Modeling Godliness: Consistent Parenting

 

Raising children in today's society seems to be getting more and more challenging for Christian parents. The Center for a New American Dream reports that 55 percent of young people say they are successful at getting their parents to give in to their wants. For example, about 40 percent of children have asked their parents for an advertised product they knew their parents would not get for them. However, 59 percent of that group keep asking and asking and eventually the parents give up and give in. It takes an average of about nine times before the parents give in.

That is a picture of children manipulating their parents to get what they want. Why do parents do this? For the most part, their commitment to parenting is not strong enough to stay the course. Boundaries would help, but boundaries are not very effective unless there are consequences and consequences mean nothing unless they are enforced.

Some parents came to me with a problem. They reported that their kids were disrespectful and rebellious. Mom and Dad were not agreed on how they would parent and so the kids played them against each other. Mom and Dad ended up giving in to the kids and their marriage began to come unraveled. The kids worked the family system to their own immature and selfish ends. Two parents united in the parenting work could have stopped that tragedy.

It is important that parents stand shoulder to shoulder as they parent their children. Consistency is one of the important principles that must be realized in a family. Without it, children will find a way to get things from their parents that the parents really do not want them to have. This often results in children growing up thinking they can manipulate their way through life. They may conclude that "no" really doesn't mean "no." Their interpretation may be, "If I can just keep asking, I will win." When they later meet with the hard reality that "no" means "no" regardless of how they feel, they can become emotionally distressed and personally devastated.

Parenting is often a battle of the wills. While parents must regard their children with value and treat them with respect, they must also be in authority over them. Children should not be allowed to rule. They must learn to submit to godly authority in the home or they will have great difficulty submitting to authority in society at large.

The biblical practice in Ephesians 6 is for children to obey their parents. It is right to do this. The principle which children should be learning in this process is to honor their father and their mother. A mother and a father never really lose those titles. They will be Mom and Dad for, hopefully, many years. But, they will not be parents for many years. What children learn when they are taught to obey their parents (presuming the parents are godly people who do not abuse their children) is the principle of honor.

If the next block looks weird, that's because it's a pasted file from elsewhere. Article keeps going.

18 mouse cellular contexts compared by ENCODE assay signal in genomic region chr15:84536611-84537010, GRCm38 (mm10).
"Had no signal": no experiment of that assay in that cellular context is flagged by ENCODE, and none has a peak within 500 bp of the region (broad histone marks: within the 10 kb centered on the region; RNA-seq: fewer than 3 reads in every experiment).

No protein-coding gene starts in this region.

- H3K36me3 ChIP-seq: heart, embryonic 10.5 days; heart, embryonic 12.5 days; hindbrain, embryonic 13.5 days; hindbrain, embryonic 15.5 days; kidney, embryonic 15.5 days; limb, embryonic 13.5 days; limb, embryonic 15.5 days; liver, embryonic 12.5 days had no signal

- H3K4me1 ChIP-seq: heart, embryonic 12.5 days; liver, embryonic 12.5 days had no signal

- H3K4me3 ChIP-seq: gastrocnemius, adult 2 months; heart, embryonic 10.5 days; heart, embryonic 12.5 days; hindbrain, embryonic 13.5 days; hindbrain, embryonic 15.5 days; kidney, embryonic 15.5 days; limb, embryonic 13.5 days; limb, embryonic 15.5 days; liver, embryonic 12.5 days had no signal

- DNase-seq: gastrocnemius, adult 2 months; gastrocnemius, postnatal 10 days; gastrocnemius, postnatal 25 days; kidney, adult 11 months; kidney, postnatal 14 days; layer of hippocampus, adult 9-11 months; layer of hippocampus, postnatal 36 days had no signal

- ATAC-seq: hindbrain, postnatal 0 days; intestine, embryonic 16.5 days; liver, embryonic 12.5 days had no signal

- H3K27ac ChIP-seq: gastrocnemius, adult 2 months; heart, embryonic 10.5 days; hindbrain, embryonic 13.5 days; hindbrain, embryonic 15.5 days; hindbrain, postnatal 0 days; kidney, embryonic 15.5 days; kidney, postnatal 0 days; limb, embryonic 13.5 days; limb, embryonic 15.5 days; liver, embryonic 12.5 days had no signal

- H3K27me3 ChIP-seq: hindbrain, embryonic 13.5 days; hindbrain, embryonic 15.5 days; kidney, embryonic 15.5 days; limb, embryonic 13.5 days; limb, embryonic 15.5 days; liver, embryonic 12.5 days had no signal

Kids who can get what they want by just wearing their parents down by repeated asking will not develop the kind of character and outlook that will help them become quality and caring people later in life. Love does not always give in. There are times when love must be tough, say "no," and hand out the well-earned consequences.

It is so much easier to learn something right the first time than try to relearn it the second time. Parents can help their children learn it right the first time, which will insure a greater potential for purposeful and godly living later in their lives.

Parenting is not about the feelings of the moment, although it must take place moment by moment. Parenting is about doing for our children what is right. It is about valuing them, encouraging them, teaching them, disciplining them, and showing them love. It is not good parenting to give up when difficulties arise. It is not good parenting to give in when pressures come against us. It is not good parenting to give out because our children keep on asking for something we have already denied. Parenting is about caring for our children and bringing them up in the instruction of the Lord. It is about modeling godliness before them. It may sometimes mean asking our children to forgive us.

But parenting should never be turned over to the children. They are not equipped to be parents. They need parents who can say "yes" and who can say "no" to their requests without sending a message of inconsistency.

James Rudy Gray is certified as a professional counselor by the National Board for Certified Counselors, and is a member of the American Association of Christian Counselors. He serves as the editor of The Baptist Courier, the official newspaper of the South Carolina Baptist Convention.

© 2019 Disciple Magazine. All rights reserved.
6815 Shallowford Rd | Chattanooga, TN 37421 | 800.251.7206 | 423.894.6060 | fax 423.894.1055
Terms of Use | Disclaimer | Privacy Policy

Sponsors: